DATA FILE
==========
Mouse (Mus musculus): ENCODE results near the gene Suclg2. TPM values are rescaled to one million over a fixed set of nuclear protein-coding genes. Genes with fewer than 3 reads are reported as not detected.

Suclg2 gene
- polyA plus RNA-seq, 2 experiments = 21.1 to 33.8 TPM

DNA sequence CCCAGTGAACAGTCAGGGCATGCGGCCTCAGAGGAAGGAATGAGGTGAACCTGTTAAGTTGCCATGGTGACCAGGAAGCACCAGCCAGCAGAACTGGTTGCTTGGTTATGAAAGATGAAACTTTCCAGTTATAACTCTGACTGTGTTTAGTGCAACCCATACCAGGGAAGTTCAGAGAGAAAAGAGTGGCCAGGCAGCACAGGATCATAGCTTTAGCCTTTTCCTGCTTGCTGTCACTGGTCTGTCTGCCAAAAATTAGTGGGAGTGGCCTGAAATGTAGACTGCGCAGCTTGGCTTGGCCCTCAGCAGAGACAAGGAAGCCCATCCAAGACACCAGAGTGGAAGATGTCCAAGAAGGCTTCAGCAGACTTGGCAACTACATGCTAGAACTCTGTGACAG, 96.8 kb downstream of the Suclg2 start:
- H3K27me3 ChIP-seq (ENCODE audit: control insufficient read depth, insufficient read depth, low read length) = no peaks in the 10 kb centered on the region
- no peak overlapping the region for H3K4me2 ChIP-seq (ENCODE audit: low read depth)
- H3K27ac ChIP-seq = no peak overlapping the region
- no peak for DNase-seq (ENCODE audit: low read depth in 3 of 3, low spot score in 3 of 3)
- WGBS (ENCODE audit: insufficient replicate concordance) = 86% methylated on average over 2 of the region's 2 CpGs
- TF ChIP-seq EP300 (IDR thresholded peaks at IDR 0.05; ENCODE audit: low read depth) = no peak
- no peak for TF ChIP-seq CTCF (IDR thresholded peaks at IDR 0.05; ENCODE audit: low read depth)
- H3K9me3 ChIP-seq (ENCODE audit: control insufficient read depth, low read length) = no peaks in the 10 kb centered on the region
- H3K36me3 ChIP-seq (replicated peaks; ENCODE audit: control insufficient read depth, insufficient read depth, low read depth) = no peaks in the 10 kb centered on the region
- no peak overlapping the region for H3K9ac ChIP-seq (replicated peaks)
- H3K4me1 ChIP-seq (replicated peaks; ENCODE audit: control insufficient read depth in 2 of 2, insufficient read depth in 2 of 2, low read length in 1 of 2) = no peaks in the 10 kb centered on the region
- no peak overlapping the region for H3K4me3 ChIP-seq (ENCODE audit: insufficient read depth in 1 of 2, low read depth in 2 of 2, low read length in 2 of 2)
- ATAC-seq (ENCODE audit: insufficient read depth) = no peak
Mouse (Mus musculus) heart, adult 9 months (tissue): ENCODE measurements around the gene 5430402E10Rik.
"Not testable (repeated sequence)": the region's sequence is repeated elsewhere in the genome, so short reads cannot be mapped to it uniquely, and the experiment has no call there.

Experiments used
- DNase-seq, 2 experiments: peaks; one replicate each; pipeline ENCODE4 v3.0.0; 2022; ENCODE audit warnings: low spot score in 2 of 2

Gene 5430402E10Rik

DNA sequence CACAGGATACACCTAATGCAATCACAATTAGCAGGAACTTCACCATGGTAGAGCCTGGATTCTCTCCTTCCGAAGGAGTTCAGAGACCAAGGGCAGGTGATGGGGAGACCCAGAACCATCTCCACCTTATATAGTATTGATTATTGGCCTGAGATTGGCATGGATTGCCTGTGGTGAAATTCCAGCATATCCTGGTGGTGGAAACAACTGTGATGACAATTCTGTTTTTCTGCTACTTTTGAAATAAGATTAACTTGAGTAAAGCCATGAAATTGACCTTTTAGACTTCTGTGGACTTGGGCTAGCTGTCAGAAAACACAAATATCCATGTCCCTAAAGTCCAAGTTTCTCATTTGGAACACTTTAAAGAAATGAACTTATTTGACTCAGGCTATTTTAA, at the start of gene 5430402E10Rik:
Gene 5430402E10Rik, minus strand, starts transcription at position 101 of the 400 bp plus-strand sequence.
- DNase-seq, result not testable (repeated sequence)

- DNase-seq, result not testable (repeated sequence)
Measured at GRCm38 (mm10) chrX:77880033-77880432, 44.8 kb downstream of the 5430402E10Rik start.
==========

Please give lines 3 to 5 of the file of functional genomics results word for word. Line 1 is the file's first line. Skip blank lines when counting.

- polyA plus RNA-seq, 2 experiments = 21.1 to 33.8 TPM

DNA sequence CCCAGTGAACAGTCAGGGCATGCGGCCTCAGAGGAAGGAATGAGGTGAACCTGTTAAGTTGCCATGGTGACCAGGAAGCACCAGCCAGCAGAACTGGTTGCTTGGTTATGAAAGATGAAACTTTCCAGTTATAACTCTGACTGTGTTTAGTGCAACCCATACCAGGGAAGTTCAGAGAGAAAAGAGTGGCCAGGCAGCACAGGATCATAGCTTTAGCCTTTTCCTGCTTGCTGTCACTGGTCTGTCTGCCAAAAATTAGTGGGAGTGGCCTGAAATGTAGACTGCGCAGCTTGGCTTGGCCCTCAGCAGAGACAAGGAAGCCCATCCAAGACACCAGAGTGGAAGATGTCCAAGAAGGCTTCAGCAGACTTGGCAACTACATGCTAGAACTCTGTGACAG, 96.8 kb downstream of the Suclg2 start:
- H3K27me3 ChIP-seq (ENCODE audit: control insufficient read depth, insufficient read depth, low read length) = no peaks in the 10 kb centered on the region